HHS on Wednesday released a proposed rule defining the eligibility, standards, and training of "navigators," who are tasked with providing guidance to people enrolling in the federal health exchanges under the Affordable Care Act (ACA).
- Need a refresher on the state health exchanges? We've got you covered with a quick review of the ACA marketplaces, including when they're rolling out, how they work, and what it means for you.
Under the ACA, each exchange must have two certified as navigators, one of which must be not-for-profit. The navigators are expected to provide "fair, impartial, and accurate information that assists consumers with submitting the eligibility application, clarifying distinctions about [qualified health plans], and helping qualified individuals make informed decisions during the health plan selection process." They will also provide additional assistance to consumers who are disabled, do not speak English, or who are unfamiliar with health insurance.
The proposed guidelines specify that while navigators do not have to be licensed insurance agents or brokers, they:
- Cannot be employed by an insurer;
- Cannot receive compensation or rewards from carriers;
- Must disclose what other lines of insurance they intended to sell during their work;
- Must disclose any prior employment with health insurers in the previous five years; and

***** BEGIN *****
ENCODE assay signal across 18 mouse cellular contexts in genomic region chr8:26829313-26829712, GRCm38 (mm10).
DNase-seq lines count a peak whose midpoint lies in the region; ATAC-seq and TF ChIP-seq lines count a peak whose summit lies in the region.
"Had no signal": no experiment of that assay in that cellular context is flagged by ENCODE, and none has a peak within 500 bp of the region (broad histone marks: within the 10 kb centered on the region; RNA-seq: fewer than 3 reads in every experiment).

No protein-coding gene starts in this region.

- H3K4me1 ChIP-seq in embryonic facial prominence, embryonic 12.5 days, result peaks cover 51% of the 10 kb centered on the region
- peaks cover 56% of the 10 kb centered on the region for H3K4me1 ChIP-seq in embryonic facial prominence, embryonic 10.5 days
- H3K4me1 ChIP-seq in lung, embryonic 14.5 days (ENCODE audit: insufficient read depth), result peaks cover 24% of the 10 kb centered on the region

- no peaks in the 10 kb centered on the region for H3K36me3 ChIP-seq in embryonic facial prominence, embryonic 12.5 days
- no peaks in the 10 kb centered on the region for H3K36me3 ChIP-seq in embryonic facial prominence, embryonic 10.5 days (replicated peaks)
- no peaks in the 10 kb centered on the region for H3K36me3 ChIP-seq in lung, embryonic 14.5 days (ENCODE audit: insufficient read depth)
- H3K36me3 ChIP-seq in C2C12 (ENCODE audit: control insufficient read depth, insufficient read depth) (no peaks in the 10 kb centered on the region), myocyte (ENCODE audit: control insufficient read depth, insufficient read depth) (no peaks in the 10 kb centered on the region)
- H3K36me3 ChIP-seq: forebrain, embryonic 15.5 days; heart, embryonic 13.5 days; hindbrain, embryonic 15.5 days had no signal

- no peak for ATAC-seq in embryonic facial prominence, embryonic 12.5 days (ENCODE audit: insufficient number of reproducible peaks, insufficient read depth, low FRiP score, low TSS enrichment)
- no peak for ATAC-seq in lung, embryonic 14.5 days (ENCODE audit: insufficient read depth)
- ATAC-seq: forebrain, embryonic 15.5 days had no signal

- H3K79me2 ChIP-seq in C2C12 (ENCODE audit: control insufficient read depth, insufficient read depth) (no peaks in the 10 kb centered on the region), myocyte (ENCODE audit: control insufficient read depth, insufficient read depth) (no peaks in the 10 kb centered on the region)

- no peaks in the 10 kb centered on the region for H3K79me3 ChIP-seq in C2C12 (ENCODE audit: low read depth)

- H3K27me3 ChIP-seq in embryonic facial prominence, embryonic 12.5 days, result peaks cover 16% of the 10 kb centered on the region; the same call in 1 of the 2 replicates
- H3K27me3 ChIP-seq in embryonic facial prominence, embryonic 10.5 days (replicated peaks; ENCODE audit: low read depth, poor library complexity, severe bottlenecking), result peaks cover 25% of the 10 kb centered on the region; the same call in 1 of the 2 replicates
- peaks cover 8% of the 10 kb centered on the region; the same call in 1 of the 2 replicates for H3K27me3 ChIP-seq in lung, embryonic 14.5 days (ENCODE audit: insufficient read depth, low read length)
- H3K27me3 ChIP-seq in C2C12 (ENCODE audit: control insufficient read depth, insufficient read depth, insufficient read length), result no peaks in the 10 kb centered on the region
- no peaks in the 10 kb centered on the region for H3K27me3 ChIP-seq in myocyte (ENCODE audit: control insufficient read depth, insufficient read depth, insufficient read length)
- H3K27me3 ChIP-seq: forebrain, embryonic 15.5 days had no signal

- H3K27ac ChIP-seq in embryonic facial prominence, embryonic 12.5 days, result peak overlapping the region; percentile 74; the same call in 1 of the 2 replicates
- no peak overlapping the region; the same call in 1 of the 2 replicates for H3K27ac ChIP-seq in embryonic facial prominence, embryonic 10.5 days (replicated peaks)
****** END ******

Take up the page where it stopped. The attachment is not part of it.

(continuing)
- Must certify that they will abide by conflict of interest and impartiality standards developed by HHS.
The proposed rule also states that navigators cannot select a plan for their clients, and that they are not tasked with determining whether a client is eligible for a subsidy through the ACA.
Further, the proposed rule states, "The navigator must not have a personal interest in the coverage choices made by individuals or employers who receive the navigator's assistance," adding, "More specifically, with respect to the assistance offered by a navigator to a small employer, a navigator should not have a personal interest in whether a small employer choose to self-insure its employees, or chooses to enroll in fully-insured coverage inside or outside the exchange."
Navigators in state-run exchanges do not have to abide by the same conflict-of-interest standards as those in federal and federal-state partnered exchanges. However, HHS suggested that state exchanges use the proposed rule as a model for developing their own guidelines (Block, Modern Healthcare, 4/3 [subscription required]; Baker, "Healthwatch," The Hill, 4/3).
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Roger Ebert, 1942-2013